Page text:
Undergraduate Research in Agricultural Economics

 

Date of this Version

Fall 12-19-2016

Document Type

Article

Citation

Op-Ed from ENSC 230. Energy and the Environment: Economics and Policy, University of Nebraska-Lincoln, Department of Agricultural Economics, Fall 2016

Abstract

It is known that the elected President of the United States, Donald Trump, does not believe that human activities are causing climate change. Also, it is known that he wants to “Make America great again” by supporting the industries in the country and by investing in fossil fuel and coal energy.

Trump is a supporter of the pipelines being constructed and is against the monitoring role of the Environmental Protection Agency. The Clean Power Plan, considered President Obama’s top climate achievement, is not supported by Trump and other Republicans. It is seen as a heavy-handed rule that increases energy prices and interferes in the states’ choices.

Environmental groups are concerned that government investments are going to shift toward fossil fuel research and development instead of for renewable energy. He thinks that the regulations of the energy sector must be reevaluated, from the limits to emission to taxation of oil and coal companies.

If President-elect Trump thinks that these actions are going to make the energy sector stronger, raise employments rate and make the economy healthier, well, he is right. Indeed, less taxation in general implies a decrease in “deadweight loss” and an increase in society’s welfare.

The government would receive less money, but the population would benefit from more resources available and hence boost development of the country, as the energy sector is related to almost all other sectors of the economy.

In fact, we do not know what decisions the next President will take. But there is a potential carbon tax that should be considered and that most probably President-elect Trump will not.

The key point is that it is necessary to consider a tremendously important and hard-to-measure factor which impacts the lives of millions of people in this generation and generations to come.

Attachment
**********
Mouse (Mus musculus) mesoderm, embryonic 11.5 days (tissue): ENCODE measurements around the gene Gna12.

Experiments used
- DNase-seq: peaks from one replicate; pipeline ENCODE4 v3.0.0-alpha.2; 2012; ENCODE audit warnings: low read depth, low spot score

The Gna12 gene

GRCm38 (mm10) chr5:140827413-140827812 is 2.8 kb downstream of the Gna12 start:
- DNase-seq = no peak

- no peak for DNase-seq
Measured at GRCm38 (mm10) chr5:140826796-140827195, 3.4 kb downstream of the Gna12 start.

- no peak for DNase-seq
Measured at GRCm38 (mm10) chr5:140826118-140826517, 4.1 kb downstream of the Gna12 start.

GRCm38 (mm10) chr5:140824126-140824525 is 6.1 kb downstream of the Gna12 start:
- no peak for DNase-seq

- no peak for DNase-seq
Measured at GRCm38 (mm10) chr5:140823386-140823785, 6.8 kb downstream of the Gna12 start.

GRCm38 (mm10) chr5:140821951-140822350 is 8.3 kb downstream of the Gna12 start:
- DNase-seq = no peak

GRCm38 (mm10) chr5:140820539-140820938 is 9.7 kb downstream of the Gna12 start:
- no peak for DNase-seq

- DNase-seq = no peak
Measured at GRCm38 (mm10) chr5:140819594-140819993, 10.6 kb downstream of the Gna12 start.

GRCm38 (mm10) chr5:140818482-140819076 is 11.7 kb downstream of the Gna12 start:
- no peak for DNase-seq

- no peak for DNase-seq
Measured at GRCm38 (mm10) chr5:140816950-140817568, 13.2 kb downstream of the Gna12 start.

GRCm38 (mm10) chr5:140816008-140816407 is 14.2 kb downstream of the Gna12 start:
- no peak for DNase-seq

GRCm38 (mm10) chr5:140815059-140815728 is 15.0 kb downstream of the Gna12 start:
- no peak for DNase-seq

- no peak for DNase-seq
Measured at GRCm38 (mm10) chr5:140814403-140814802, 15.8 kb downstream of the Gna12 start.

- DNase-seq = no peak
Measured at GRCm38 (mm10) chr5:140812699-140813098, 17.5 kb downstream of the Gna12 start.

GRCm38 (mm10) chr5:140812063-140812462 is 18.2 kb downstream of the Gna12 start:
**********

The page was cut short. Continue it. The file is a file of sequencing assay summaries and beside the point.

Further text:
This factor is known as the Social Cost of Carbon and it is an estimate of the economic damages associated with an increase in CO2 emissions. It is the monetary value of damages that are being avoided due to emission reductions.

Taxes in the energy sector should be calculated considering the Social Cost of Carbon and have as main objective the reduction in energy consumption and therefore a reduction in the negative impacts to the human health, the environment, agricultural productivity, property damages from increased flood risk, and many more not limited only to these factors. These unintended consequences are also called externalities.

According to a Social Cost of Carbon interagency research, which brought together groups as the Department of Agriculture, the Department of Commerce, the Department of Energy, the Department of Transportation, the National Economic Council and so on, the estimated value for a metric ton of carbon dioxide emitted in 2015 was $37, it will be $80 in 2040. Different models were used to obtain this estimate that increases over time because the effects of climate change intensify as more carbon fuels are used and more carbon is emitted.

The U.S. energy-related CO2 emissions in 2015 were around 5,200 million metric tons, 12% below the 2005 levels, which can be attributed to the changes in the electric power sector. The Clean Power Plan intends to reduce greenhouse gas emissions in the next years, to understand the effects of these emissions on the climate system and to measure the impacts in economic values.

The carbon tax should be calculated based on the social cost of carbon and it has as objective to offset the disadvantages created by the CO2 emissions. The price of $30 per metric ton of carbon dioxide is considered optimal to induce a significant reduction in carbon pollution, without imposing a high cost in terms of global economic growth. It is equivalent to a tax of 24.4 cents per gallon of gasoline.

Also, if the United States, the biggest economy and most influent nation in the world, is not on board in terms of carbon reducing policies, if it scratches up its commitments and plans and withdraws from the Paris accord, the whole world would suffer as the accord would probably collapse. It would be a very big step back for humanity.

All of the U.S. decisions have impacts in other countries and these decisions impact even more when it is about CO2 emissions, since it is one of the biggest emitters. This problem can only be solved if all nations take the decision to decrease emissions together, as our atmosphere is a global common.

Back to President-elect Trump’s case, reducing taxes from the energy sector can have some economic benefits, at least in the short term, but it brings long term negative ones in the form of negative externalities. Not only they hurt Americans, for the whole world environment and natural resources.

We need to have in mind that taxes have a logical reason to be and that they are not enforced by the government exclusively for revenue’s purposes. Taxes can truly impact positively the outcomes of human decisions regarding their effects on the environment, as they build a collective set of actions and establish conditions that shape society to work towards the common good. Most of our sources of energy are scarce, prioritizing the renewable ones means to prioritize a better life in the future, for us and for our descendants.